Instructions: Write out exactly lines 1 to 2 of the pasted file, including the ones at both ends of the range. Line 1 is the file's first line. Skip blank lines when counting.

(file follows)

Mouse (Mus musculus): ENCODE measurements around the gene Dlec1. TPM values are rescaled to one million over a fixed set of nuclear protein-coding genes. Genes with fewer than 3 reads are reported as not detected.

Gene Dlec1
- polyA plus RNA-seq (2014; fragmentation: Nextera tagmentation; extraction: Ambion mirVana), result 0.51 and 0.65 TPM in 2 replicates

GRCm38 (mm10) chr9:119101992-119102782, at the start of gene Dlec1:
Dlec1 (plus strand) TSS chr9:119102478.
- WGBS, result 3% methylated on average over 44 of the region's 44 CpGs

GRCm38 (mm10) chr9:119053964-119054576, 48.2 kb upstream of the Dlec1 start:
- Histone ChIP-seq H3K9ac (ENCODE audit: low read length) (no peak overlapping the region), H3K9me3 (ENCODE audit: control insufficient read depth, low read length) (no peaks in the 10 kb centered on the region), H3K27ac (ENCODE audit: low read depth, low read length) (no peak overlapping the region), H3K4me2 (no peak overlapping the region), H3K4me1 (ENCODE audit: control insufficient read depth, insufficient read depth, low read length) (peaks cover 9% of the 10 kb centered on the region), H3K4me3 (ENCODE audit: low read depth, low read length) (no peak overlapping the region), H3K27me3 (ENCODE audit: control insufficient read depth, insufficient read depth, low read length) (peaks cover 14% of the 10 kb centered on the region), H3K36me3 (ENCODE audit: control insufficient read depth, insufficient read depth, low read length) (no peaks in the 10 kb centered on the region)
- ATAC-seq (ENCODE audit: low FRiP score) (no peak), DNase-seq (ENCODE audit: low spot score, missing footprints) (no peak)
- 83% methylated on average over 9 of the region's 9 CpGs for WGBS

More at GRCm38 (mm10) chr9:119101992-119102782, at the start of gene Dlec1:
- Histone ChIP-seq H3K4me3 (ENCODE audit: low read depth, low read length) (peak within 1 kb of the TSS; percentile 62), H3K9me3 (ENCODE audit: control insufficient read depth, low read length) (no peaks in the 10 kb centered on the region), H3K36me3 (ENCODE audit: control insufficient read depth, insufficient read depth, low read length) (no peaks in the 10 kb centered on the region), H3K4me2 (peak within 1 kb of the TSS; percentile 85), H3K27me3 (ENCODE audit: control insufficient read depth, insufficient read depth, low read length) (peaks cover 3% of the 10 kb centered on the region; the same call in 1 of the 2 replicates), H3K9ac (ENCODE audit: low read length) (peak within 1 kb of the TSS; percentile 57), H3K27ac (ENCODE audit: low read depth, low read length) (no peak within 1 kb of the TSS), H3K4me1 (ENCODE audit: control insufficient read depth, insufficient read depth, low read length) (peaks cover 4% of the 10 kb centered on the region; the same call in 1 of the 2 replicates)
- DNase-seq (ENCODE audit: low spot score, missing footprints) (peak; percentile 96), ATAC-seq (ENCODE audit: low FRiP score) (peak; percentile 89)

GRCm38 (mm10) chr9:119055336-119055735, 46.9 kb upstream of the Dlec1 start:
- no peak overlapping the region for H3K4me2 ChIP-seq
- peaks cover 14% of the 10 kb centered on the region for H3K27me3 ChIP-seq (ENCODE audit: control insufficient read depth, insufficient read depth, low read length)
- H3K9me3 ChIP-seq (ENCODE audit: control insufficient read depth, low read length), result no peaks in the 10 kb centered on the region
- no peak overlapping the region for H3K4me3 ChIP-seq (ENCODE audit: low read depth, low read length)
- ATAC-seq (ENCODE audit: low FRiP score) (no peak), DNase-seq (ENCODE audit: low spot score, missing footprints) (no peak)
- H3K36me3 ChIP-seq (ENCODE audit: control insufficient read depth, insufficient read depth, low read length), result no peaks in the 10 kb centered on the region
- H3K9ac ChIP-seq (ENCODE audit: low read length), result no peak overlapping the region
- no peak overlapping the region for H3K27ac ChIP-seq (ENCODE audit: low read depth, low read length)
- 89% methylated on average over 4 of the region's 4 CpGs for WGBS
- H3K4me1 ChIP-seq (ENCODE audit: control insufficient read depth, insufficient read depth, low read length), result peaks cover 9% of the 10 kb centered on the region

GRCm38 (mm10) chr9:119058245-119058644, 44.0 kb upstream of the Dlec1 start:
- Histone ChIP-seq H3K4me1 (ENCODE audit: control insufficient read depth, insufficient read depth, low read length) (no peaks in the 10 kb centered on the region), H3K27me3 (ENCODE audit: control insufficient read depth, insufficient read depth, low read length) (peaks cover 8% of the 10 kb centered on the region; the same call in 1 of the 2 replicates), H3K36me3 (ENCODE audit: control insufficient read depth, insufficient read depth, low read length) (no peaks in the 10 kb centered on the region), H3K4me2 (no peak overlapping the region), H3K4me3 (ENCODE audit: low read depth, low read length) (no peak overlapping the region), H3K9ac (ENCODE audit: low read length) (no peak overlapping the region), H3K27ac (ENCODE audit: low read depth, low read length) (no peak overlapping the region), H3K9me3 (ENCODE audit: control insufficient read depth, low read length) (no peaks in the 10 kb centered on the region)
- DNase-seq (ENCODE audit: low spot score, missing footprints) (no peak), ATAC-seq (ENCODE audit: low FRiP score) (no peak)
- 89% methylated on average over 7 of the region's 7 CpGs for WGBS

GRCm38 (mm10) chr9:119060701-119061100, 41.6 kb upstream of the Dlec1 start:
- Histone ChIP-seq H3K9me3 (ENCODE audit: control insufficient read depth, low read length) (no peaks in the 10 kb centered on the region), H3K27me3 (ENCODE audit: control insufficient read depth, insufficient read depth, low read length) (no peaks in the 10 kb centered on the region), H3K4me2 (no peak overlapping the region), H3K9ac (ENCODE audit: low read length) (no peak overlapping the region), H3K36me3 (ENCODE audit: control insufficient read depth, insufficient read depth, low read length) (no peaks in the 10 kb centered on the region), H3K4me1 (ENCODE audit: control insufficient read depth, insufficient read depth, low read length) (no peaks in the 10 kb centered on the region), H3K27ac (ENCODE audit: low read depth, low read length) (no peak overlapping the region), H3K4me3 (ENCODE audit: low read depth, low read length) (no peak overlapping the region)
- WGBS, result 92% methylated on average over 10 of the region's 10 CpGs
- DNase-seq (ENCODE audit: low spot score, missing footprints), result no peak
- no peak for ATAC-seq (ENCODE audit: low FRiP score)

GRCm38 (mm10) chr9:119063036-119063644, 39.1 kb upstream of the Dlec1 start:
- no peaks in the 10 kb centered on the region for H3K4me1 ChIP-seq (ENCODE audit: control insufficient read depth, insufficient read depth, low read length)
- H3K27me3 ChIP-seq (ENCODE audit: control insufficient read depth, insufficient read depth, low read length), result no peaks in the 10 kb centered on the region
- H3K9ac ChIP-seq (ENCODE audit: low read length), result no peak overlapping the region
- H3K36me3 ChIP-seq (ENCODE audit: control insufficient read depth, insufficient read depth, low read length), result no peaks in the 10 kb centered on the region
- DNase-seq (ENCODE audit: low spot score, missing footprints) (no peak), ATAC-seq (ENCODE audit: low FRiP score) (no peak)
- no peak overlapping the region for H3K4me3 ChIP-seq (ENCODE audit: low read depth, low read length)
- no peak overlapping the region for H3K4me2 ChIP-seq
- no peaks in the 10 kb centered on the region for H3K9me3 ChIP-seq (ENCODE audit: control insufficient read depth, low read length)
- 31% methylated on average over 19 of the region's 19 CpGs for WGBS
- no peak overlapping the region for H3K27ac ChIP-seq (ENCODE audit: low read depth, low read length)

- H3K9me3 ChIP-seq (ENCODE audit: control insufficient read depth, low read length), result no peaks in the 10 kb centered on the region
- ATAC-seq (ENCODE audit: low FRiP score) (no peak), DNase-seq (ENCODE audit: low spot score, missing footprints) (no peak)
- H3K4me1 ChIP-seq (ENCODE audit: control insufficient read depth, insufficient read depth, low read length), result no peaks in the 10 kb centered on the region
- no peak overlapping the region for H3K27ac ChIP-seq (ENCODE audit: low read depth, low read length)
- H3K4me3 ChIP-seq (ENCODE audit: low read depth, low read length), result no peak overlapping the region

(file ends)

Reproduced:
Mouse (Mus musculus): ENCODE measurements around the gene Dlec1. TPM values are rescaled to one million over a fixed set of nuclear protein-coding genes. Genes with fewer than 3 reads are reported as not detected.

Gene Dlec1